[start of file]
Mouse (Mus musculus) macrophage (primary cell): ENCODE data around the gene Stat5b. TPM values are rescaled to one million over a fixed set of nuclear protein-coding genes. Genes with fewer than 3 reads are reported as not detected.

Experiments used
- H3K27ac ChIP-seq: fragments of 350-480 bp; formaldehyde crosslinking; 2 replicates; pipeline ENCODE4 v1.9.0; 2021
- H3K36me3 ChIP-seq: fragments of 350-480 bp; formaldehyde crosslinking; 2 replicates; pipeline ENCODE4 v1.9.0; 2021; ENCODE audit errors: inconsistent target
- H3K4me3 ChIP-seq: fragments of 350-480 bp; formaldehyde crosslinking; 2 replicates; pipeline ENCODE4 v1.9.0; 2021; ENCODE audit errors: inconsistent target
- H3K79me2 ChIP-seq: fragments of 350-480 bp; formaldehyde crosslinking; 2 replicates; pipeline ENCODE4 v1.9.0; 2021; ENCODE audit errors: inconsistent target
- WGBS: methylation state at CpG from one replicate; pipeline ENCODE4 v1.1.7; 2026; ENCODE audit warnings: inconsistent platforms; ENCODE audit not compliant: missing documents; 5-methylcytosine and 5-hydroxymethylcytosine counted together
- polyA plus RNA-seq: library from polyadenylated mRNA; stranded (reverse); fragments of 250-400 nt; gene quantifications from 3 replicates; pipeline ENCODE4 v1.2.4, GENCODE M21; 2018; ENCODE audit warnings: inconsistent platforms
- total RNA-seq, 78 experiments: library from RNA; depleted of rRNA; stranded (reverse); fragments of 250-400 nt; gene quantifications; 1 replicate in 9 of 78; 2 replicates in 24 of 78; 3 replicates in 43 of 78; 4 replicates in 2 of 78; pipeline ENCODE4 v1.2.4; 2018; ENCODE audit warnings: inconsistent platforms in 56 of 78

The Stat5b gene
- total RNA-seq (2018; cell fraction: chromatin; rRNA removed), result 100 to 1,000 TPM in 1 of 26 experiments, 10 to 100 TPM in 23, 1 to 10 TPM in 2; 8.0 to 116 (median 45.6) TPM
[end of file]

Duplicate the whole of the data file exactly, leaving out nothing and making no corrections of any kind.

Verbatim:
Mouse (Mus musculus) macrophage (primary cell): ENCODE data around the gene Stat5b. TPM values are rescaled to one million over a fixed set of nuclear protein-coding genes. Genes with fewer than 3 reads are reported as not detected.

Experiments used
- H3K27ac ChIP-seq: fragments of 350-480 bp; formaldehyde crosslinking; 2 replicates; pipeline ENCODE4 v1.9.0; 2021
- H3K36me3 ChIP-seq: fragments of 350-480 bp; formaldehyde crosslinking; 2 replicates; pipeline ENCODE4 v1.9.0; 2021; ENCODE audit errors: inconsistent target
- H3K4me3 ChIP-seq: fragments of 350-480 bp; formaldehyde crosslinking; 2 replicates; pipeline ENCODE4 v1.9.0; 2021; ENCODE audit errors: inconsistent target
- H3K79me2 ChIP-seq: fragments of 350-480 bp; formaldehyde crosslinking; 2 replicates; pipeline ENCODE4 v1.9.0; 2021; ENCODE audit errors: inconsistent target
- WGBS: methylation state at CpG from one replicate; pipeline ENCODE4 v1.1.7; 2026; ENCODE audit warnings: inconsistent platforms; ENCODE audit not compliant: missing documents; 5-methylcytosine and 5-hydroxymethylcytosine counted together
- polyA plus RNA-seq: library from polyadenylated mRNA; stranded (reverse); fragments of 250-400 nt; gene quantifications from 3 replicates; pipeline ENCODE4 v1.2.4, GENCODE M21; 2018; ENCODE audit warnings: inconsistent platforms
- total RNA-seq, 78 experiments: library from RNA; depleted of rRNA; stranded (reverse); fragments of 250-400 nt; gene quantifications; 1 replicate in 9 of 78; 2 replicates in 24 of 78; 3 replicates in 43 of 78; 4 replicates in 2 of 78; pipeline ENCODE4 v1.2.4; 2018; ENCODE audit warnings: inconsistent platforms in 56 of 78

The Stat5b gene
- total RNA-seq (2018; cell fraction: chromatin; rRNA removed), result 100 to 1,000 TPM in 1 of 26 experiments, 10 to 100 TPM in 23, 1 to 10 TPM in 2; 8.0 to 116 (median 45.6) TPM